(New York Jewish Week via JTA) — New York State’s mask mandate — which required businesses to ask patrons for proof of vaccination or keep masks on all times while indoors — expired on Thursday.
The shift has opened a window of opportunity for local synagogues to revisit their own masking policies, just in time for Shabbat.
Synagogues that had loosened restrictions last fall only to tighten up with the spread of Omicron are again asking how far they can go in keep congregants safe and feeling secure. Many are adopting a wait-and-see approach — especially in keeping mask requirements in place, for now.
In her announcement, Gov. Kathy Hochul emphasized that New York’s counties and cities, as well as individual businesses, can enforce their own mandates. In New York City, for example, the “Key to NYC” program, renewed by Mayor Eric Adams, still requires proof of vaccination for indoor dining, gyms and entertainment.
The New York Jewish Week called several congregations, representing a variety of denominations across the city, to ask what, if any, changes they may be making in advance of Shabbat.
The East Midwood Jewish Center, a Conservative congregation in Midwood, Brooklyn, has decided to maintain an indoor mask policy for all individuals, regardless of their vaccination status, who enter its facilities.
Throughout much of the pandemic, the congregation has held services only on Zoom, even when other synagogues offered hybrid options. EMJC hopes to return to in-person services in the next few weeks, with masks required at all indoor gatherings.
The congregation has multiple venues and programs — including gymnastics, basketball and swimming programs, as well as a robust senior center. The senior center, according to executive director Wayne Rosenfeld, was one of the main reasons that EMJC decided to keep its mask policy.
“We’re trying to get our lives back to normal,” Rosenfeld told The New York Jewish Week. “We’ve been rolling with it ever since the pandemic started. We’re just trying to do what’s right for our community, both for our membership and the community beyond our walls.”
Central Synagogue, a large Reform synagogue in Midtown Manhattan, announced on Feb. 3 that masks and vaccinations are still required, and that Friday night services will be limited to a capacity of 300 members. Children under 5 are not be permitted at services because they cannot be vaccinated. The Saturday Mishkan services — the synagogue’s more participatory, musical service — will be live streamed. The synagogue is still closed to the general public.
Masks will still be required at Park East Synagogue on the Upper East Side. The Modern Orthodox synagogue will also continue to require proof of vaccination to attend in-person services, and on their website they strongly encourage congregants to receive booster vaccinations.
B’nai Jeshurun, an unaffiliated congregation across the park, announced a similar policy on their website on Feb. 3, though they are also capping their services at 100 participants and are specifically requiring KN95, N95 or surgical masks.
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In Queens, the Forest Hills Jewish Center will also continue to require masks. “We’re going to see how things go, but as of right now our policy will not change,” said Laurie Worthman, the office manager. The Conservative synagogue also requires proof of vaccination to be submitted before guests attend services in person. Services are also available to livestream on Zoom.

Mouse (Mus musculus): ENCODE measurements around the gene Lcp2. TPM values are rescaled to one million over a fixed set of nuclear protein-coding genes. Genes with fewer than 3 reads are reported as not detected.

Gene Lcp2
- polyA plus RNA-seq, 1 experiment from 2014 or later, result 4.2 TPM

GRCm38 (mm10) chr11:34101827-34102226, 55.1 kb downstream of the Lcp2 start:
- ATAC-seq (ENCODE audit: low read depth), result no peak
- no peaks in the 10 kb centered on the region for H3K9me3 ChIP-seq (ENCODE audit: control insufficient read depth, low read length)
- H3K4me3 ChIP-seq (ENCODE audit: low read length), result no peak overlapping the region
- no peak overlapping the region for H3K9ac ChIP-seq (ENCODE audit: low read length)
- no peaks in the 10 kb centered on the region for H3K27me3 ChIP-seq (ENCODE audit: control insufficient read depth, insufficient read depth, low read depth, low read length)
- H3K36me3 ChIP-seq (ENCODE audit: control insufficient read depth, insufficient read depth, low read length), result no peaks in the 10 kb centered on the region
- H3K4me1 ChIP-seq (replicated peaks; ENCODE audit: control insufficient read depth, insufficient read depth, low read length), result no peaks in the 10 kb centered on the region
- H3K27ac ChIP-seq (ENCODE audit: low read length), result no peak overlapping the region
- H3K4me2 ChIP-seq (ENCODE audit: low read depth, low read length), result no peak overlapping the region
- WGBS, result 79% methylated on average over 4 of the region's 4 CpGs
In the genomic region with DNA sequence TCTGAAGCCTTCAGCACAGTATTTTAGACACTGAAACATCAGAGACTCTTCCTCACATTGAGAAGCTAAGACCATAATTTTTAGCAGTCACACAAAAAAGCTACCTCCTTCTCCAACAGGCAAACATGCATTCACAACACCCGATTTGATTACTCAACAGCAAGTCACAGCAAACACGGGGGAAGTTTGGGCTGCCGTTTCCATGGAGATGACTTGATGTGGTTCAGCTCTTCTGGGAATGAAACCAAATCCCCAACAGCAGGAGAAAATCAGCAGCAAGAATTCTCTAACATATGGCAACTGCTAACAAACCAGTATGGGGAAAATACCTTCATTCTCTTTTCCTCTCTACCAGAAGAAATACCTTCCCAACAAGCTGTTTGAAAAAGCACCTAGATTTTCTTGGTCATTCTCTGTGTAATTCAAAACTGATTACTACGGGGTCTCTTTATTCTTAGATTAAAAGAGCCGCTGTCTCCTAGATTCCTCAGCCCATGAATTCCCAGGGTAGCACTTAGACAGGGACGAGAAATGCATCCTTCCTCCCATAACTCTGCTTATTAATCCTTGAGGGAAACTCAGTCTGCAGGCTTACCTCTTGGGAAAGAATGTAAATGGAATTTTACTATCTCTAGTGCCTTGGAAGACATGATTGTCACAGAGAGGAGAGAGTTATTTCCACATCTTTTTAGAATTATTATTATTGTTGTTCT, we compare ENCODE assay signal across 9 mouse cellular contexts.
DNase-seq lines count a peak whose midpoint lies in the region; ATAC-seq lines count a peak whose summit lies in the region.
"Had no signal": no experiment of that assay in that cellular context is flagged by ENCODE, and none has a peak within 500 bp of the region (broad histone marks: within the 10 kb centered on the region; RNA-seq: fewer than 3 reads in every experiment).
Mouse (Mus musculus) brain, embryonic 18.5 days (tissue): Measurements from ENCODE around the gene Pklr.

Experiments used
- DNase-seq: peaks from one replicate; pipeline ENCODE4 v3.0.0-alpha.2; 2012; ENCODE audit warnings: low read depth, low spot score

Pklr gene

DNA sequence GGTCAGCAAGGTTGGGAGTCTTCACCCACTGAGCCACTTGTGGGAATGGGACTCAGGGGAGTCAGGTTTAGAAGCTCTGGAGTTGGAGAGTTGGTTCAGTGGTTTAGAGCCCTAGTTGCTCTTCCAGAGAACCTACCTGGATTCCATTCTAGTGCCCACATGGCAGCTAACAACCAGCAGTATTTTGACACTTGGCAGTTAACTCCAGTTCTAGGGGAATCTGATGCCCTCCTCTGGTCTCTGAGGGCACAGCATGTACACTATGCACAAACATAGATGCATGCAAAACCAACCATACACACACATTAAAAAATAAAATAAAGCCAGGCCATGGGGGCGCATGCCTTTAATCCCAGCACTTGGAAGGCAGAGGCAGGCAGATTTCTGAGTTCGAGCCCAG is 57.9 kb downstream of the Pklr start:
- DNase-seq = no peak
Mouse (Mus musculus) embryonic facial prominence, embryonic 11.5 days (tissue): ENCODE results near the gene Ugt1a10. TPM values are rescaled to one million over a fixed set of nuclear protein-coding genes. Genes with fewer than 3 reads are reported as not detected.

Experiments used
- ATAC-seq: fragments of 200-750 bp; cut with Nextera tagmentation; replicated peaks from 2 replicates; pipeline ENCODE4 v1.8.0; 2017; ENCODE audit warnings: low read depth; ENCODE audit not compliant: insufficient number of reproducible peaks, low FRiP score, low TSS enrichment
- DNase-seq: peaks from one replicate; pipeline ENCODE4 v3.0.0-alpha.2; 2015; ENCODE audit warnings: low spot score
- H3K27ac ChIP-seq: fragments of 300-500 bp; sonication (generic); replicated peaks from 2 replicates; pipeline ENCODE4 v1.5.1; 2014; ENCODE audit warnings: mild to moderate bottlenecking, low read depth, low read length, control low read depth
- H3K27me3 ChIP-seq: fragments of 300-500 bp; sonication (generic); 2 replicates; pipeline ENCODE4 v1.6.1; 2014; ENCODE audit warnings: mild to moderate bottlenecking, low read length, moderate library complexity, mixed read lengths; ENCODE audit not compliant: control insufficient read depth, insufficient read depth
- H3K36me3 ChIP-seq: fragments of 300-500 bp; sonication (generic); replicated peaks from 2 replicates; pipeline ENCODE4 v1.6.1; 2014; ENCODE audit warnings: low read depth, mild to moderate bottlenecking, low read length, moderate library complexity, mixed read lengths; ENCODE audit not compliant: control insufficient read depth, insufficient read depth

Orthodox synagogues, which have stricter rules than their non-Orthodox counterparts regarding the use of electronic devices on Shabbat and holidays, have not been streaming their services. As a rule, they have been more likely to encourage in-person gatherings, and now to ease mask requirements.
Lincoln Square Synagogue, a Modern Orthodox congregation on the Upper West Side, told congregants Thursday that masks would be now optional for vaccinated individuals, though they invite guests who are still feeling anxious to continue to wear masks. The synagogue is still deciding on their policy for the Youth Department — kids age 12 and under — and ask that for this Shabbat they wear masks.
“We believe that following the State rules are the best way to go. Baruch Hashem [praise God] we were able to open and operate shul safely for more than the last 20 months while strictly following all of the health protocols,” reads an email to congregants from Rabbi Shaul Robinson. “Like many things in life, Covid will remain a challenge for many years to come. But as the situation improves the correct thing to do is to allow Shul life to return to as near normal as possible.”
Another Modern Orthodox congregation, the Riverdale Jewish Center in the Bronx, wrote in their weekly bulletin that they will also be dropping the mask requirement, though they will provide masks for those who wish to continue wearing them.
Congregation Kehilath Jeshurun on the Upper East Side, another Modern Orthodox synagogue, has lifted its mask requirement for vaccinated individuals over the age of 12, and is even hosting a “Grand Shabbat Celebration” this weekend to usher in what they see as a more relaxed stage of the pandemic. This Shabbat will include a “Welcome Back Kiddush” after services for those returning to in-person services.
“We are relieved that the recent omicron surge has receded significantly in our area,” read an email sent to KJ congregants. “As we come up on two years since the start of the pandemic, the absence of community and gathering together have had a noticeable effect on our lives. We need community now more than ever; now is the time to come back to shul on Shabbat.”